Although all the Time Lords in our universe are gone (save for a couple), there were many at one point. As a race with a penchant for getting themselves stuck in pocket dimensions or alternate universes, it's not inconceivable one of them could have made it to Ravenloft. (It seems quite likely that at least one of House's victims might have had the wherewithal to fashion some means to escape House's pocket dimension, albeit to the even-less-inviting environment of the Mists.) Stuck with only the technology of the era, such a being might embody the nobler instincts of their kind, traveling the domains and righting wrongs. Of course, they might also fall prey to the obsession and hubris that frequently grips their race, drifting towards Mordent and the possibility of finding a way home amid the 'new science' of Dr. Mordenheim.
3- World of Darkness
Even without the Mists capturing someone against their will, the World of Darkness has plenty of ways for an unwitting character to find their way to Ravenloft. The Deep Umbra, the Far Realms, and arcane accidents of any variety could land a character in the setting. Characters from Vampire: The Dark Ages or Werewolf: The Wild West wouldn't even find themselves horribly out of place. Many tradition mages or changelings would be right at home as well. A pack of werewolves would have the fight of their lives in Verbrek, where virtually every inhabitant is fighting on the same level as they are. On the other hand, how much more dangerous would Strahd be while served by a small clan of Revenants, their own innate disciplines augmented by his potent blood?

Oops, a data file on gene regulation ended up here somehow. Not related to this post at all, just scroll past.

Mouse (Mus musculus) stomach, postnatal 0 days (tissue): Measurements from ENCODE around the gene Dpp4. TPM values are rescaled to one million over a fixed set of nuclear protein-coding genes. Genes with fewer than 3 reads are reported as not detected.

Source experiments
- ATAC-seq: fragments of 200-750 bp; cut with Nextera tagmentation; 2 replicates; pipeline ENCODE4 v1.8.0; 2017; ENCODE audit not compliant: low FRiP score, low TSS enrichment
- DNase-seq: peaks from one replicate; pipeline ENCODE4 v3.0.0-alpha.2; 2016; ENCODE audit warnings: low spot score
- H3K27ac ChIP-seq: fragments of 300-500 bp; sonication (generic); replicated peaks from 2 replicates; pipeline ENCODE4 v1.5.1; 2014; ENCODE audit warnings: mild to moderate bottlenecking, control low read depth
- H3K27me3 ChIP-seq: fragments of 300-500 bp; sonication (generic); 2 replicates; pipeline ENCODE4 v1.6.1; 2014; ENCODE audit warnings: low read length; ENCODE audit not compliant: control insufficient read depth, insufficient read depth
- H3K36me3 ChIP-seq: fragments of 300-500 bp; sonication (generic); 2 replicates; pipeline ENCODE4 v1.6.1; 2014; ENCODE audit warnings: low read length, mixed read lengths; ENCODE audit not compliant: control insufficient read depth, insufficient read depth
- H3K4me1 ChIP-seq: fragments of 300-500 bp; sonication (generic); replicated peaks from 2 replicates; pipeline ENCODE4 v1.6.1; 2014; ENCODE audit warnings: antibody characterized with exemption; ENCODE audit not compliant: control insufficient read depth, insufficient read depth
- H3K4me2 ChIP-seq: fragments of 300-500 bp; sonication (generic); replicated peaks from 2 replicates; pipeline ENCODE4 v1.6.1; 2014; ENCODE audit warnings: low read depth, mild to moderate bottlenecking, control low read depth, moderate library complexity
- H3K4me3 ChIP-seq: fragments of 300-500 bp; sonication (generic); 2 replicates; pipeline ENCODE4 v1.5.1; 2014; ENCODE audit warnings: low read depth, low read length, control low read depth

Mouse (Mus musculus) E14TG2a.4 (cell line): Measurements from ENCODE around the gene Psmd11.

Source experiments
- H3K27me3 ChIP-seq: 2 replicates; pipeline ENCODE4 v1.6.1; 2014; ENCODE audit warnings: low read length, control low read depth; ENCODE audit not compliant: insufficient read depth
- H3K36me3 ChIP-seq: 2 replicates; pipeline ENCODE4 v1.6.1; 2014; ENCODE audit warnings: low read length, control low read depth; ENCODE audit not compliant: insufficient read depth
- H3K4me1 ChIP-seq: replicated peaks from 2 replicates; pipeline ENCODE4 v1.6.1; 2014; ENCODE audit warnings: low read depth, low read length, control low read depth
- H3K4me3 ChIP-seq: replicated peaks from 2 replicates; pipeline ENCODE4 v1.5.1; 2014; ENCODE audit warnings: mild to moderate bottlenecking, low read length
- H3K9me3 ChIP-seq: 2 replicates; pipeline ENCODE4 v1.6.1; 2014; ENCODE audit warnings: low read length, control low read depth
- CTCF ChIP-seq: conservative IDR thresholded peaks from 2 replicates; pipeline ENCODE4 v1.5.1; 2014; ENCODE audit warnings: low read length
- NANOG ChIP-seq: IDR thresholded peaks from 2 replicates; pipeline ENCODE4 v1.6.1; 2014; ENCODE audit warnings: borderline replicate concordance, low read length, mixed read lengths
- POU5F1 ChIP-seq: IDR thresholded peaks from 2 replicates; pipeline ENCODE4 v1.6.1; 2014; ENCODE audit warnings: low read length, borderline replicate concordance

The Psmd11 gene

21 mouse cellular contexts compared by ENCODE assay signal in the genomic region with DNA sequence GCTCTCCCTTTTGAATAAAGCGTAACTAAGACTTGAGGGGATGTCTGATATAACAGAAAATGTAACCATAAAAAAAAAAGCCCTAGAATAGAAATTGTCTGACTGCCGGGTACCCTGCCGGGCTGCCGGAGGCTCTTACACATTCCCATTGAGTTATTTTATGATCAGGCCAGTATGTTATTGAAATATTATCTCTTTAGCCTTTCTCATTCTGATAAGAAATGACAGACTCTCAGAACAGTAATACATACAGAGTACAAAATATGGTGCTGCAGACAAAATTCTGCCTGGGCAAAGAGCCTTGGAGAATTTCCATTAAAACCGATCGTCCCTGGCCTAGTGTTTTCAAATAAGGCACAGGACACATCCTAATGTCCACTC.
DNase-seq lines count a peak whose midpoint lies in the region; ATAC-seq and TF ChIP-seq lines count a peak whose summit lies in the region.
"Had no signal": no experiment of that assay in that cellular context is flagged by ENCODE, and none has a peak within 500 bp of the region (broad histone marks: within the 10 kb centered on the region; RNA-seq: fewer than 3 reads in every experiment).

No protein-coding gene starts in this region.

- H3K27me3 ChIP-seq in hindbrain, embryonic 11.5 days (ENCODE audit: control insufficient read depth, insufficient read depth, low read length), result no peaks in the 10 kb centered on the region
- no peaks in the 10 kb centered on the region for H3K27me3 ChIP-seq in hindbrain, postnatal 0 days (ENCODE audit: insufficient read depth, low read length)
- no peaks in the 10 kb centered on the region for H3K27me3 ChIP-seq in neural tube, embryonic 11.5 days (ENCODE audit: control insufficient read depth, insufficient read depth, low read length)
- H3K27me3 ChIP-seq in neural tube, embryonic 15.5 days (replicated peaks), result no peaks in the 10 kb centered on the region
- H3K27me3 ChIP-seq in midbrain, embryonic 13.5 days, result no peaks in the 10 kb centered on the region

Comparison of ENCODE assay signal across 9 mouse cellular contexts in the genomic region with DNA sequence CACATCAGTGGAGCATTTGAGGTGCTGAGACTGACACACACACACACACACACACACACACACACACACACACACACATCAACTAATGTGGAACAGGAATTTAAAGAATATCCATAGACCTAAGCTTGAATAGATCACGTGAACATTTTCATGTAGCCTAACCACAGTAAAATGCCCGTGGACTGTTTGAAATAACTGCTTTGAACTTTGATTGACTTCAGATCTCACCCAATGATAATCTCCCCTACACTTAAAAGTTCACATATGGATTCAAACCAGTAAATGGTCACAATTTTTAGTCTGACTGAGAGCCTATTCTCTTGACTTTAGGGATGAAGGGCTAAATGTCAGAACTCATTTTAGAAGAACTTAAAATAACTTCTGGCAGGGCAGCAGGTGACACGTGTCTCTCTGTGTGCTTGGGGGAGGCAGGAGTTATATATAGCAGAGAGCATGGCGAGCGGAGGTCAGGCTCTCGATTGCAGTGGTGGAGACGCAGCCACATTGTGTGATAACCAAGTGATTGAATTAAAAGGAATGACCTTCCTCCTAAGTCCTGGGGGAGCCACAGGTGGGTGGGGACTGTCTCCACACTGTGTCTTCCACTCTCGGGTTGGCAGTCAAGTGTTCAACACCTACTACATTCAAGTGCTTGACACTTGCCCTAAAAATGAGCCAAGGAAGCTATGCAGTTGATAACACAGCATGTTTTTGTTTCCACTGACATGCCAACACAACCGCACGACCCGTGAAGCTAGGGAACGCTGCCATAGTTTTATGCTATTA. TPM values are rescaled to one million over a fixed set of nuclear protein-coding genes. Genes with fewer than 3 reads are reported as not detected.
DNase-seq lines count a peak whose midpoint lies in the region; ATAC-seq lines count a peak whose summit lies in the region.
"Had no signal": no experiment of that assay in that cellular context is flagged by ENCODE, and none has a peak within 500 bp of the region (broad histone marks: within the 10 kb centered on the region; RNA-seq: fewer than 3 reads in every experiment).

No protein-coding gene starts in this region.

Another setting with many gateways to alternate settings (crossovers with Call of Cthulu and Werewolf aren't just possible, they're canon adventures), posses from the Weird West could easily find their way to Ravenloft. Perhaps they even discover some dark connection between the Dark Powers and the Reckoners? Although their technology might be a bit out of place in, say, Darkon, the firearms of the period aren't so odd as to be fantastical to those of the western core. To fit with the diabolical nature of the realm, of course, 'black' magic such as hexes, mad science, and the undead abilities of the Harrowed should be more potent than normal, with the concurrent penalty of attention from the Dark Powers. Maybe it's even more likely to come back as Harrowed, if not so easy to maintain Dominion...
5- Harry Potter